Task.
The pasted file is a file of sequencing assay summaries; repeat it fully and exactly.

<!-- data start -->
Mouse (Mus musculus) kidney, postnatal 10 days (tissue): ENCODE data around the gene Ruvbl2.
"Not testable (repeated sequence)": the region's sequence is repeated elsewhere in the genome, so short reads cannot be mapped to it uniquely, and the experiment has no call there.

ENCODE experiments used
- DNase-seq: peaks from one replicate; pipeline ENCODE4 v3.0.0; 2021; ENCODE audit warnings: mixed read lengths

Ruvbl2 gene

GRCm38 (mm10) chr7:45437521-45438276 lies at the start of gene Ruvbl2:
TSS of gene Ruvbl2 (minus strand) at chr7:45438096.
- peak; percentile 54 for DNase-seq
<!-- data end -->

Mouse (Mus musculus) kidney, postnatal 10 days (tissue): ENCODE data around the gene Ruvbl2.
"Not testable (repeated sequence)": the region's sequence is repeated elsewhere in the genome, so short reads cannot be mapped to it uniquely, and the experiment has no call there.

ENCODE experiments used
- DNase-seq: peaks from one replicate; pipeline ENCODE4 v3.0.0; 2021; ENCODE audit warnings: mixed read lengths

Ruvbl2 gene

GRCm38 (mm10) chr7:45437521-45438276 lies at the start of gene Ruvbl2:
TSS of gene Ruvbl2 (minus strand) at chr7:45438096.
- peak; percentile 54 for DNase-seq